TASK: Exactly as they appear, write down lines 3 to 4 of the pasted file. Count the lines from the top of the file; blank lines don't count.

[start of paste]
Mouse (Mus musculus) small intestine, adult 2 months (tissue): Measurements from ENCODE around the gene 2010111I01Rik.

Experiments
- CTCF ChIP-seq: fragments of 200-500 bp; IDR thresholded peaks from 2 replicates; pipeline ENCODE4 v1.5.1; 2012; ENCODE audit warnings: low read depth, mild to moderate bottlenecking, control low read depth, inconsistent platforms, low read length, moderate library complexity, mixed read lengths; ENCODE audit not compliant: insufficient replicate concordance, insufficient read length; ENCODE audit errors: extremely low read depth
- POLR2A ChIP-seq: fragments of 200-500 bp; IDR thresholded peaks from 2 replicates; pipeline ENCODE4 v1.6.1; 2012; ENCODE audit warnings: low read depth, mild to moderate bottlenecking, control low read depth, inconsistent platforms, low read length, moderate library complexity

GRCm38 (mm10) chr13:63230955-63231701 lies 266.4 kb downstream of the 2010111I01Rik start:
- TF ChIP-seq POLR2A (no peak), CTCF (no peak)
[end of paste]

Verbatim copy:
- CTCF ChIP-seq: fragments of 200-500 bp; IDR thresholded peaks from 2 replicates; pipeline ENCODE4 v1.5.1; 2012; ENCODE audit warnings: low read depth, mild to moderate bottlenecking, control low read depth, inconsistent platforms, low read length, moderate library complexity, mixed read lengths; ENCODE audit not compliant: insufficient replicate concordance, insufficient read length; ENCODE audit errors: extremely low read depth
- POLR2A ChIP-seq: fragments of 200-500 bp; IDR thresholded peaks from 2 replicates; pipeline ENCODE4 v1.6.1; 2012; ENCODE audit warnings: low read depth, mild to moderate bottlenecking, control low read depth, inconsistent platforms, low read length, moderate library complexity